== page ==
In the more than 15 years since the return of democracy in 1999, the size of Nigeria’s economy has more than tripled, surpassing that of South Africa as the continent’s largest in 2013. Despite this expansive economic growth, the Nigerian government still draws over 80% of its revenue from oil exports. This has eroded the government’s accountability to its citizens, with only a marginal percentage of this oil revenue flowing back to projects that meaningfully impact the county’s citizens. Human development indicators remain very low; social and regional inequality remain very high; rural and urban development outside the oil sector has been limited (though accelerating in the last decade); and political and regulatory actors have appropriated a substantial proportion of extractive sector revenues for private use. Dependence on oil exports has also stymied the diversification of the economy, an issue of growing concern given the dropping price of oil internationally.
In this context, the Ford Foundation’s West Africa office approached CBI in 2013 to manage a broader and deeper conversation on using oil revenue for development and diversifying the broader economy. CBI was well positioned for this project as it has engaged in multi-stakeholder consensus building work in Nigeria for many years. CBI has worked at the national level on development planning with the United Nations, government, and civil society and in the Niger Delta with international oil companies and communities affected by their operations. CBI has also advised government at the most senior levels on strategies for conflict resolution and peacebuilding in the Niger Delta.
CBI noted certain factors making the conversation around oil revenue use and economic diversification more feasible at the end of 2013: Nigeria has credible reformers in government, a lively free press, increasingly vocal civil society organizations, and some progressive business leaders. In addition, CBI has a credible and experienced Nigerian facilitation partner, the New Nigeria Foundation (NNF). Together, Ford Foundation, CBI, and NNF decided that the time might be right to bring key stakeholders together to explore how to translate oil and gas revenue into greater developmental impact for Nigerians as well as catalyze broader economic change.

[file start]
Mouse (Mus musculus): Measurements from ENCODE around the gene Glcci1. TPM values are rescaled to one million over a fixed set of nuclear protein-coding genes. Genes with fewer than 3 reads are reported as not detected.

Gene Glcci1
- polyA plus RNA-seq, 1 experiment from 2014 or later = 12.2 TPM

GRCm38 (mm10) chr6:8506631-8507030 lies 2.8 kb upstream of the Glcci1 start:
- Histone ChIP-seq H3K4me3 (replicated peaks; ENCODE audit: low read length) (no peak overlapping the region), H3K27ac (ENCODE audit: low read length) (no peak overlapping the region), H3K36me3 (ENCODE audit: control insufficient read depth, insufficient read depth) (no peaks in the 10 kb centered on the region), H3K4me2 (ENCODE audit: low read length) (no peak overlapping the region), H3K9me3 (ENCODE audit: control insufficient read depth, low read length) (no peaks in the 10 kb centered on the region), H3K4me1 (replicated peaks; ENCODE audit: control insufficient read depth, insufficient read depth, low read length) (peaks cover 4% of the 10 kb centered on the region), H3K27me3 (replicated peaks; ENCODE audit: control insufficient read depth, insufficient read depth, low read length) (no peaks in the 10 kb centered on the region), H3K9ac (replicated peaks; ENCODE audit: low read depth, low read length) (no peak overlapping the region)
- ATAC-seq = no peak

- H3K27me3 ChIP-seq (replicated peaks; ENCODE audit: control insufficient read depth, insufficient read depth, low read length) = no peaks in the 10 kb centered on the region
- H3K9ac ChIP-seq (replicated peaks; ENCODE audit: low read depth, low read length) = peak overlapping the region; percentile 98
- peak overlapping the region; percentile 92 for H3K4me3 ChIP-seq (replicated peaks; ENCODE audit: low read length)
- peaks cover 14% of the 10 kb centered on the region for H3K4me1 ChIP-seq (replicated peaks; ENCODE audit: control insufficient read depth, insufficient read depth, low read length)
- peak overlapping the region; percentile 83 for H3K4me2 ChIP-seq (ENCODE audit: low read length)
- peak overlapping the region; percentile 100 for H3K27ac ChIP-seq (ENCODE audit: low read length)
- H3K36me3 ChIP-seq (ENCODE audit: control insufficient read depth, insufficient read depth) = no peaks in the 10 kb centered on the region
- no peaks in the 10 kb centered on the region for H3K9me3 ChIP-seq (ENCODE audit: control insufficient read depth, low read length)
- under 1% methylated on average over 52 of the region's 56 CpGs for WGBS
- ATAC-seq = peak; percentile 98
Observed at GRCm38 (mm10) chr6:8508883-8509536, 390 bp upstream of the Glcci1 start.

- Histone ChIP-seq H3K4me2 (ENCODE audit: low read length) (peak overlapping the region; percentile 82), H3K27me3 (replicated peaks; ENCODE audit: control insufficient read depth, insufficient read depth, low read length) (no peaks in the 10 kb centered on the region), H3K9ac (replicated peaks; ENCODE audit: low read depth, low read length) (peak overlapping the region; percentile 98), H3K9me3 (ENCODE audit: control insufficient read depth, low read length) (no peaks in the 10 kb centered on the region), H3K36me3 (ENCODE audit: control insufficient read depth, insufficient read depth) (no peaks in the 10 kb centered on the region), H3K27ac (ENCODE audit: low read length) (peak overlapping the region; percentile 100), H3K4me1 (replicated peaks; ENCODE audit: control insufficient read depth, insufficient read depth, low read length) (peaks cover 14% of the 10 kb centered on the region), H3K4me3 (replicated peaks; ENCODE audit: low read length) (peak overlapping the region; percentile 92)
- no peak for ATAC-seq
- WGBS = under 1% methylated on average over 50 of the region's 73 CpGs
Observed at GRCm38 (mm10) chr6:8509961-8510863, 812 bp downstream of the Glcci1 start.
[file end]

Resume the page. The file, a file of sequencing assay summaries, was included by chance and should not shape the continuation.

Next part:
CBI began by assessing the potential to hold a national, multi-stakeholder forum on oil and gas revenue for development and economic diversification, which could meaningfully change the national conversation and influence the course of policy reform. To this end, CBI and NNF conducted a wide-ranging stakeholder assessment, interviewing over 100 leaders reflecting Nigeria’s regional, ethnic, religious, and gender diversity. CBI received positive response that also reinforced its sense that the Forum’s mandate, participants, and engagement strategies would have to be carefully designed to ensure that the Forum would be constructive, credible, and influential.
Following this positive response, CBI and NNF launched the Forum for Inclusive Nigerian Development (FIND) in May 2014. CBI created FIND as a multi-stakeholder forum focused on catalyzing the diversification of Nigeria’s economy and government revenue sources in support of broad-based, sustainable development. FIND’s members include a diverse and influential set of Nigerian leaders in government, business, community development, academia, youth and women’s empowerment, media, and culture.
Over the course of several meetings, CBI assisted the Forum in building consensus on a shared vision for diversifying Nigeria’s economy and government revenues “beyond oil”; produced a Call to Action making the case for diversification; and promoted public discussion and debate on diversification issues through public forums, the Internet, and the media.
In addition, the Forum recognized that the time from 2015 to 2017 could provide a critical window of opportunity for Nigeria’s government, citizens, and constituencies to make significant shifts in Nigeria’s political economy given the transition to new Federal government officials post election. Thus, the Forum, supported by CBI, drafted the 2015-2017 Strategic Plan that seeks to accomplish three objectives over the timeframe:
Over the 2015-2017 timeframe, CBI will continue to advise FIND as it implements its near term strategic plan. FIND has already begun to leverage the influence and diversity of its membership and conveners (NNF and CBI) to engage and support governors and their economic teams—and counterpart state leaders in business, civil society, religion, media, and academia—to jointly develop, launch, and implement diversification initiatives.
Many FIND members have direct contact with incoming and re-elected state governors. They have committed to use their influence to encourage governors to use FIND as a resource for convening broad-based leadership initiatives. The team also plans to identify promising Local Government Associations (LGAs) to partner with to achieve FIND’s objectives at the state level. If successful, this partnership will enable participating states to:
Equally important for governance, the initiative will dramatically broaden and deepen state- and local-level leadership and citizen awareness, engagement, transparency, and accountability on the critically important issue of economic and revenue diversification.